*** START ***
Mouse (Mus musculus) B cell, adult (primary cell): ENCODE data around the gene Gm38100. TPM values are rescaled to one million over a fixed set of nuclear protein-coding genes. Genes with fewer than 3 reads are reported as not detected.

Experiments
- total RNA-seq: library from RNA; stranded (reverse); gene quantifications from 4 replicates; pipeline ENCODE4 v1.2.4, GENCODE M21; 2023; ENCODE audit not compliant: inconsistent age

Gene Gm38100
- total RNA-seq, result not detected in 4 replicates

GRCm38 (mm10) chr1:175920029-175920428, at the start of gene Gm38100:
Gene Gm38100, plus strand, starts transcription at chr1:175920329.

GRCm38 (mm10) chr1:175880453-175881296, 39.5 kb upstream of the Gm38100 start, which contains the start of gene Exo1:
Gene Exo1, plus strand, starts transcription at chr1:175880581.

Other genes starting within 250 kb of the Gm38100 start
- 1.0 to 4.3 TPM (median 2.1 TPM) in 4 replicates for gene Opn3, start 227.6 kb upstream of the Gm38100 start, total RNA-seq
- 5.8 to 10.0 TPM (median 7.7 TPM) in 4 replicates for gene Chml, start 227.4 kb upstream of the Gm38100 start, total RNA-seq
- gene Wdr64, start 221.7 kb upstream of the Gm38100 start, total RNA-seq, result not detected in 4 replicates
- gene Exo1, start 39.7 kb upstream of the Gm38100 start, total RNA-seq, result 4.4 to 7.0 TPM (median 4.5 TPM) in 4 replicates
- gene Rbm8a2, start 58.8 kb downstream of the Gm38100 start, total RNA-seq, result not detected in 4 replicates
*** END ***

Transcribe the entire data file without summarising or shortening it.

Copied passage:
Mouse (Mus musculus) B cell, adult (primary cell): ENCODE data around the gene Gm38100. TPM values are rescaled to one million over a fixed set of nuclear protein-coding genes. Genes with fewer than 3 reads are reported as not detected.

Experiments
- total RNA-seq: library from RNA; stranded (reverse); gene quantifications from 4 replicates; pipeline ENCODE4 v1.2.4, GENCODE M21; 2023; ENCODE audit not compliant: inconsistent age

Gene Gm38100
- total RNA-seq, result not detected in 4 replicates

GRCm38 (mm10) chr1:175920029-175920428, at the start of gene Gm38100:
Gene Gm38100, plus strand, starts transcription at chr1:175920329.

GRCm38 (mm10) chr1:175880453-175881296, 39.5 kb upstream of the Gm38100 start, which contains the start of gene Exo1:
Gene Exo1, plus strand, starts transcription at chr1:175880581.

Other genes starting within 250 kb of the Gm38100 start
- 1.0 to 4.3 TPM (median 2.1 TPM) in 4 replicates for gene Opn3, start 227.6 kb upstream of the Gm38100 start, total RNA-seq
- 5.8 to 10.0 TPM (median 7.7 TPM) in 4 replicates for gene Chml, start 227.4 kb upstream of the Gm38100 start, total RNA-seq
- gene Wdr64, start 221.7 kb upstream of the Gm38100 start, total RNA-seq, result not detected in 4 replicates
- gene Exo1, start 39.7 kb upstream of the Gm38100 start, total RNA-seq, result 4.4 to 7.0 TPM (median 4.5 TPM) in 4 replicates
- gene Rbm8a2, start 58.8 kb downstream of the Gm38100 start, total RNA-seq, result not detected in 4 replicates